UBC Faculty Research and Publications

Neo-Domestication of an Interspecific Tetraploid Helianthus annuus × Helianthus tuberous Population That Segregates for Perennial Habit Kantar, Michael B.; Hüber, Sariel; Herman, Adam; Bock, Dan G.; Baute, Greg; Betts, Kevin; Ott, Matthew; Brandvain, Yaniv; Wyse, Donald; Stupar, Robert M.; et al.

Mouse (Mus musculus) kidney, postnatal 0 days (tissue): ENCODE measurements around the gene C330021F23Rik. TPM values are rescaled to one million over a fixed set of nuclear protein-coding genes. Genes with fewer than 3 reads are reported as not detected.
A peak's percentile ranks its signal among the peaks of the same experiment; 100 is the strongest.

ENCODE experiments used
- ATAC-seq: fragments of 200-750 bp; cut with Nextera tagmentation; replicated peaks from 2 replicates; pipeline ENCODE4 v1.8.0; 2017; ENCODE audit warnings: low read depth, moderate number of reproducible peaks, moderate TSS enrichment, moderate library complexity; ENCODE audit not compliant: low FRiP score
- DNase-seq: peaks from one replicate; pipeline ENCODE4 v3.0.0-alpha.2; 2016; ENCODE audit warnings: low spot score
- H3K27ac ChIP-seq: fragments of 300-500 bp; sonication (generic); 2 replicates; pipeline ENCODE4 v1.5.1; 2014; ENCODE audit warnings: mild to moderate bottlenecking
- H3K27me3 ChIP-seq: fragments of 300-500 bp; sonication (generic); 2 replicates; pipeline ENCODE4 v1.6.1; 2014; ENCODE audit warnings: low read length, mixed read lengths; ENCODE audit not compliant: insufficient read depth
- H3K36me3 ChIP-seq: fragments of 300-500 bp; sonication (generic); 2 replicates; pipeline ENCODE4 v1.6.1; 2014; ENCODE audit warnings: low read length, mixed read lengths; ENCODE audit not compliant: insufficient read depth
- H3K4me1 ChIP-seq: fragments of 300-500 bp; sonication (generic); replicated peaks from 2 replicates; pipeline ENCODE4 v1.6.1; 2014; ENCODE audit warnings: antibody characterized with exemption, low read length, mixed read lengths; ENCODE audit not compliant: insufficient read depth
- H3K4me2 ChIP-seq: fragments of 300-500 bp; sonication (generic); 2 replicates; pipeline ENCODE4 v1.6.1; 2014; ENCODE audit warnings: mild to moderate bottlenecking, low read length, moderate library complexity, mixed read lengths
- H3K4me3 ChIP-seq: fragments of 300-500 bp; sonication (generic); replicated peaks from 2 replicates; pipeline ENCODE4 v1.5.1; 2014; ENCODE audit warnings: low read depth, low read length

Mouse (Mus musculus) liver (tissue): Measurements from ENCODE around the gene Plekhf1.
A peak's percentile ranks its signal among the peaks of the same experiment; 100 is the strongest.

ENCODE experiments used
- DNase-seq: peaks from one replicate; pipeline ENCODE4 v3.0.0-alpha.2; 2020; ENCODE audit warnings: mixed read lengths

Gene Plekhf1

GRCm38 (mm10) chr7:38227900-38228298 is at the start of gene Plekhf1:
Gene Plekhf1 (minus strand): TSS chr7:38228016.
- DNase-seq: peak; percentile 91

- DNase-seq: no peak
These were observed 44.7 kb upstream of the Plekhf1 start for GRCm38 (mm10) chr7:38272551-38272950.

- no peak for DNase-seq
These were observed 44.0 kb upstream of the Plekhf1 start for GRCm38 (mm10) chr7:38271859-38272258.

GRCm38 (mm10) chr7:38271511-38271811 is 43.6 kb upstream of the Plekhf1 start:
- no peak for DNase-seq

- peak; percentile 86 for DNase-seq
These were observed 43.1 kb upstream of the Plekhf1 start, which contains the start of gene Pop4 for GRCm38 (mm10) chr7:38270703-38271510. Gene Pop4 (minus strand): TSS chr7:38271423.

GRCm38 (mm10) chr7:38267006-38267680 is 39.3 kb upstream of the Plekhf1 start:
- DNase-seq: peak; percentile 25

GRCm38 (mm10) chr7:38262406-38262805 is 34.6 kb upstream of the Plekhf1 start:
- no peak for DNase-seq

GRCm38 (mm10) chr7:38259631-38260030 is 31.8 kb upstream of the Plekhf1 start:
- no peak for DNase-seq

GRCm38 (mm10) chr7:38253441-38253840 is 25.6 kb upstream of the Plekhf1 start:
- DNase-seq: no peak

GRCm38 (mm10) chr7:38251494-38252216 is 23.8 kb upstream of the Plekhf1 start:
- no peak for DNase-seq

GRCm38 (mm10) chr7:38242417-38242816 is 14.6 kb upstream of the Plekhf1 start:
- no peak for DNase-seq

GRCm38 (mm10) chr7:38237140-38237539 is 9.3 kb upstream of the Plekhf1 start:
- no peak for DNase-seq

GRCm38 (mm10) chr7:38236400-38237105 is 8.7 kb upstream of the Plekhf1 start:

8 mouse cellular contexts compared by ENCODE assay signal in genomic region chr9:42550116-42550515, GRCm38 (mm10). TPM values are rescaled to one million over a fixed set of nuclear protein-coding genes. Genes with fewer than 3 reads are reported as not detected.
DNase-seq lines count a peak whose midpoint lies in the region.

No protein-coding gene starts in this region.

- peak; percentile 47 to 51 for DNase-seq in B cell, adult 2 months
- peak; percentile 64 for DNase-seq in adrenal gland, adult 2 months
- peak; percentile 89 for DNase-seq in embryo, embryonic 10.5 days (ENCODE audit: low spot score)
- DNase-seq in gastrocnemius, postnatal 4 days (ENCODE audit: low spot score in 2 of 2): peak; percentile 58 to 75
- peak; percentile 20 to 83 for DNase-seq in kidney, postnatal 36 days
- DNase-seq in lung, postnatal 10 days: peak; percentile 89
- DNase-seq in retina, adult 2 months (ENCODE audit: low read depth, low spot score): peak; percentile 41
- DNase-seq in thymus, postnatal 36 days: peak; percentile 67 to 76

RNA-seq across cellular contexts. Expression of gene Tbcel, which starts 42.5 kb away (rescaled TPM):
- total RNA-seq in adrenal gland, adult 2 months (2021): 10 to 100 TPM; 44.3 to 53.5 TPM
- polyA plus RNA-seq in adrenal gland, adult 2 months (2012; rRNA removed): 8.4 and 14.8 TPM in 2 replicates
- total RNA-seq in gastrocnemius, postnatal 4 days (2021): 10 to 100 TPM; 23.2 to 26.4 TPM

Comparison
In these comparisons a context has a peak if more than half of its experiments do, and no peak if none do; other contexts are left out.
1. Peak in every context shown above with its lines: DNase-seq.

Perennial agriculture has been proposed as an option to improve the sustainability of cropping systems, by increasing the efficiency of resource use, while also providing ecosystem services. Neo-domestication, the contemporary domestication of plants that have not previously been used in agriculture, can be used to generate new crops for these systems. Here we explore the potential of a tetraploid (2n = 4x = 68) interspecific hybrid sunflower as a perennial oilseed for use in multifunctional agricultural systems. A population of this novel tetraploid was obtained from crosses between the annual diploid oilseed crop Helianthus annuus (2n = 2x = 34) and the perennial hexaploid tuber crop Helianthus tuberosus (2n = 6x = 102). We selected for classic domestication syndrome traits for three generations. Substantial phenotypic gains were made, in some cases approaching 320%. We also analyzed the genetic basis of tuber production (i.e., perenniality), with the goal of obtaining molecular markers that could be used to facilitate future breeding in this system. Results from quantitative trait locus (QTL) mapping suggest that tuber production has an oligogenic genetic basis. Overall, this study indicates that substantial gains towards domestication goals can be achieved over contemporary time scales.

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